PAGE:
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A brief history of Ya-Ya's and more Stones vs Who
> It's said - and I accept it may be an urban legend -
that the only reason
Get your ya ya's out is any good is because Decca (the
Stones' UK label)
heard the album, and were so appalled at how shitty
they sounded that it was
virtually re recorded in the studio, with an invited
"audience" to give it
that live sound.
It is a fact that some of the footage on Gimme Shelter
is also on the LP with absolutely no differences. I
wasn't there, so I can't say for certain. But
listening to the SACD, as I did again tonight (cranked
- the stereo I mean not me), and with some knowledge
of the technology of the time (being in the biz), I'd
say it's unlikely in the extreme. To match the sound
of a hall like MSG to a studio would be damned near
impossible. There is no variation in sound throughout
the entire album.
The story I read, thanks to Derrick for giving me the
book Bootleg by Clinton Heylin, was that a bootleg
came out from the second Oakland (CA) show of the 1969
tour and it was so good and popular Decca felt forced
to release a statement that it was not an official
release. The bootleg is called Live'R Than You'll Ever
Be and quite good...some say better than Ya-Ya's, but
However, since the Baltimore and NYC shows were taped,
it seems obvious a live album was meant for this tour
all along. Again I find it hard to believe they didn't
have a decent recording from any of the shows they
taped (at least four). The bootleg shows the band was
in good form.
BTW, I thought London was the UK Stones label and
Decca was the American one. No? I know the only place
you could get a stereo mix of Satisfaction, Mother's
Little Helper, 19th Nervous Breakdown and Get Off Of
My Cloud was the London release of Hot Rocks disc one.
The US ABKCO/Decca version had and still has mono
IMHO if you were to judge the Stones live from that
period, the Leeds show from 3/13/71 is the best I've
ever heard. Mick Taylor was recently a band member
when they did Ya-Ya's. Two years later, he takes
command of the band.
> And as for 3 best live albums of all time, really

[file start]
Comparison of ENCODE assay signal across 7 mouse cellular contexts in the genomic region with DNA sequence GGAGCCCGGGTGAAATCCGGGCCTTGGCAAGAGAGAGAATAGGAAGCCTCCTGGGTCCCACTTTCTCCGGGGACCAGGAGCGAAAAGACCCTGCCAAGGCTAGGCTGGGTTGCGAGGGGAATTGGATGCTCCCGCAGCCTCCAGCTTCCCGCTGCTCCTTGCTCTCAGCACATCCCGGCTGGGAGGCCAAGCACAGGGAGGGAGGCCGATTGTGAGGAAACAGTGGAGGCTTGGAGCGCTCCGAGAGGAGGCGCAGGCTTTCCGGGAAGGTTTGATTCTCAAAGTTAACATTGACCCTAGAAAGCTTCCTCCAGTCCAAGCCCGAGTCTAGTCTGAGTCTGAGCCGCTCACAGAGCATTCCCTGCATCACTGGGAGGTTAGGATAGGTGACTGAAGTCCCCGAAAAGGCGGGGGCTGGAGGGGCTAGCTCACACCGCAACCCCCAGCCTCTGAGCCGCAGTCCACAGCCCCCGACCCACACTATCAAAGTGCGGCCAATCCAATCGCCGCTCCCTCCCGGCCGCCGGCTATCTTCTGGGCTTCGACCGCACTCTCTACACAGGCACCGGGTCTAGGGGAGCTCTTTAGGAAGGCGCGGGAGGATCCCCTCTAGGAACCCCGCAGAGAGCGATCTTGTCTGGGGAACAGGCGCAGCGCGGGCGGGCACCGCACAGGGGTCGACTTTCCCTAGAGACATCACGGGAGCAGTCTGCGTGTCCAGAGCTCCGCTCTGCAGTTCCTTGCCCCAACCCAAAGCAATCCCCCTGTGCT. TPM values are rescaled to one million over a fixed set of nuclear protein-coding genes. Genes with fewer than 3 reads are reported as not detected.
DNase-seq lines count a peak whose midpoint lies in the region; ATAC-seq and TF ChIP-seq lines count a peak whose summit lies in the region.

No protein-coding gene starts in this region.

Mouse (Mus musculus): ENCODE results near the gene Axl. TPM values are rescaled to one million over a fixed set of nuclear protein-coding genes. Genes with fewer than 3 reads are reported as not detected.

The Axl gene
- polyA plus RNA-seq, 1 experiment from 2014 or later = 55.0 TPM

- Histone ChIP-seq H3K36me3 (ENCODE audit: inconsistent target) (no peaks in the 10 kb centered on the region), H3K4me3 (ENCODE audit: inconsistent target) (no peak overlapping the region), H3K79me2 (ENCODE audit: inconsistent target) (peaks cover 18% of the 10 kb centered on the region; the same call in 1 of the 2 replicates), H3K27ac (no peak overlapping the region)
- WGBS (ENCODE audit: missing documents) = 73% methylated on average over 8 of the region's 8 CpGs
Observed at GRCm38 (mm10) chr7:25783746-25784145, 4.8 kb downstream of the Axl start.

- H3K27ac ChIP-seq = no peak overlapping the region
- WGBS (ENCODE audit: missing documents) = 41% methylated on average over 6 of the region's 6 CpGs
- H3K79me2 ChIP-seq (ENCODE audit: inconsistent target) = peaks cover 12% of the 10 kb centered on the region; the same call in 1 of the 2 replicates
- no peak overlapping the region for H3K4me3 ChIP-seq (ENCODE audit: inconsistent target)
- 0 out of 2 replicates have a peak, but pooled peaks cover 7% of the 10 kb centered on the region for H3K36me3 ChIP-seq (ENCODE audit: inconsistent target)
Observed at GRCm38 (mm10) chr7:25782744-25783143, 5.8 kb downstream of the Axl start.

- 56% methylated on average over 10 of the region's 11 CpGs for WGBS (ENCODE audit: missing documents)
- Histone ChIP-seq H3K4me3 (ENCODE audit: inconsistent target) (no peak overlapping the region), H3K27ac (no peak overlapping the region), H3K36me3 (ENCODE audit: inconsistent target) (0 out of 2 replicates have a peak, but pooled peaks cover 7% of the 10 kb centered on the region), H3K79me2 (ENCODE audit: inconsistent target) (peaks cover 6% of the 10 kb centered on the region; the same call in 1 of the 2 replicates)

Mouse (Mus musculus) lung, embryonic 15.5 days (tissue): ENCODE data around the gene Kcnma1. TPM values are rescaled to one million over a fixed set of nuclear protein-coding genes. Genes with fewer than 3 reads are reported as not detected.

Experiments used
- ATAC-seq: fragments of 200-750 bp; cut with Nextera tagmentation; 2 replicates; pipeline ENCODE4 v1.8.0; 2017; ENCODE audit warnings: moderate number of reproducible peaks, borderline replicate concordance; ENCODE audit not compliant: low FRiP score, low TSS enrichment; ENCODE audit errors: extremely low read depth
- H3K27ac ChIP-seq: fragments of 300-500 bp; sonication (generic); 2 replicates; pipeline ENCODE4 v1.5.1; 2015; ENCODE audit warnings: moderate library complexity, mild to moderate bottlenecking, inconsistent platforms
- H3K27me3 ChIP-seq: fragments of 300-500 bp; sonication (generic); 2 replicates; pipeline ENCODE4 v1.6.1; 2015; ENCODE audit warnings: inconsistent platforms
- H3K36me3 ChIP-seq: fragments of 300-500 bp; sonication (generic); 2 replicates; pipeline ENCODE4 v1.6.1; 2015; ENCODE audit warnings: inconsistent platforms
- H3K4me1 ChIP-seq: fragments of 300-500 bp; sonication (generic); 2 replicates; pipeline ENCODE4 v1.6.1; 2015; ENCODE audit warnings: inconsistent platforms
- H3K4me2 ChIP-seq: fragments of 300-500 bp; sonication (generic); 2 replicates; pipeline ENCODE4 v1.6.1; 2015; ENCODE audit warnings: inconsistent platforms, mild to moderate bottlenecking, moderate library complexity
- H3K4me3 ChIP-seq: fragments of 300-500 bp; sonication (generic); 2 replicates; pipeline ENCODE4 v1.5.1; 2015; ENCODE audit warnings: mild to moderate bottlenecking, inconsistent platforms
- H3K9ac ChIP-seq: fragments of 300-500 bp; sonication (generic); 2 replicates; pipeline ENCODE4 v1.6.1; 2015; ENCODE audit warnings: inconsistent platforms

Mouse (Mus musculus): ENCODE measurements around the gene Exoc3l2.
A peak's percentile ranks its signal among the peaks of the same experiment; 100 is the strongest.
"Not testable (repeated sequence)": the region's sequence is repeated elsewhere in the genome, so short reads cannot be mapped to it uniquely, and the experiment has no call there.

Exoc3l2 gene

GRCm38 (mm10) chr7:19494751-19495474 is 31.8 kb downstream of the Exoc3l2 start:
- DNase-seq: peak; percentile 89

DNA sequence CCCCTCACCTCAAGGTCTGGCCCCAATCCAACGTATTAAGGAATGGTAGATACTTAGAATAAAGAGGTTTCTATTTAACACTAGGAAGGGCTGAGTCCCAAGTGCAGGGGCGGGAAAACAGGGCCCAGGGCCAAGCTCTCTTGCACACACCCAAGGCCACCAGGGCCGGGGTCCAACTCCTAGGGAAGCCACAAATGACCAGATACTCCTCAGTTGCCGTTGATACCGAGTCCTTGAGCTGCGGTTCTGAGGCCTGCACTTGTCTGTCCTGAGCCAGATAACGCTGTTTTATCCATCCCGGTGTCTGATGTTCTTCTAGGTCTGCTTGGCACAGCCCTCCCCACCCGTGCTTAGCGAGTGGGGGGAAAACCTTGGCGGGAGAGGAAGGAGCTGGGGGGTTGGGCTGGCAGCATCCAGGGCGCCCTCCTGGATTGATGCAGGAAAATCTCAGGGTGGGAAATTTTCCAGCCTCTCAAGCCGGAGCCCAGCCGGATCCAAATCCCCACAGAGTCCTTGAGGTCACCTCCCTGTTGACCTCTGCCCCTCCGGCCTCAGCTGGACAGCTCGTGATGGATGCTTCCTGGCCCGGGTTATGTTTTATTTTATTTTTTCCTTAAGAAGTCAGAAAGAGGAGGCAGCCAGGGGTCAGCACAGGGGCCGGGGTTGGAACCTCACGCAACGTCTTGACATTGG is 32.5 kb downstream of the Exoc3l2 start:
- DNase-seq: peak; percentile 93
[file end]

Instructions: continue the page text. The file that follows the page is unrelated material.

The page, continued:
it's only subjective
Yes, that's true. But in the Rock critic circles I've
been involved with for some 35 years now, it was
generally accepted that Ya-Ya's and Leeds were they
two best. I brought Fillmore East into the picture
myself, and it was accepted wholeheartedly. These
three albums, coming within a year of each other and
when the technology was finally in place to capture
the live experience as well as a watershed period for
Rock music, have a quality I can't put into words but
were among the most exciting albums anyone at the time
had heard. Raw and driven purely by emotion. Rough and
powerful, the stuff of dreams.
Since that time, the technology has gotten better and
too good to capture what it's like to be in an
audience. You might have heard about Lou Reed's
experiments along these lines a few years later...he
had mikes in a head-shaped object suspended over the
crowd (resulting in the excellent Rock And Roll Animal
album, my fourth choice you could say)...but even so,
it's not as good. A great comparison would be Ya-Ya's
and Love You Live. LYL is too clean, with less
emotion. Sterile. The way most live albums still sound
today. Even comparing the four songs we have from the
Who's 1972 tour (Bargain, My Wife, Going Down and Baby
Don't You Do It) to Leeds shows, it's easy to hear
they aren't nearly as powerful.
> opinions but I'd say that Thin Lizzy's Live and
Dangerous or James Brown at the Apollo stand higher
I've never been a Lizzy fan, and haven't heard that
one, so I can't speak to it. However the Brown Apollo
album is great for its time but doesn't quite come up
to the standard of LAL, YY's and Fillmore. At least,
with the American critics...I'm sure as with most
things there's a different perspective in the UK.
Personally, I think James Brown was best on the Cold
Sweat album, 1967.
> Some Girls no filler, nuff said.
I hate to disagree with you, but Some Girls seemed to
me to be all recycle and nothing new, except for the
Disco song (yikes!). IMHO Exile was their peak, just
as Quad was The Who's peak a year later, but 1973's
Goat's Head Soup was still great and a bit
experiemental for a band like the Stones. Apparently
the lessor success caused them to retreat to safer
ground, and from then on (starting with It's Only RnR)
they were recycling Sticky Fingers...a bit weaker with
each sucessive version. Start Me Up, mentioned here a
few times, is Brown Sugar fourth time around...and
since Brown Sugar is only a slightly less funky
version of Monkey Man...
BTW, Shattered peaked on the (Billboard) charts at 31.
Even the lackluster One Hit To The Body beat it with a
28. Shattered is the lowest charting Stones single to
break into the Top 40.
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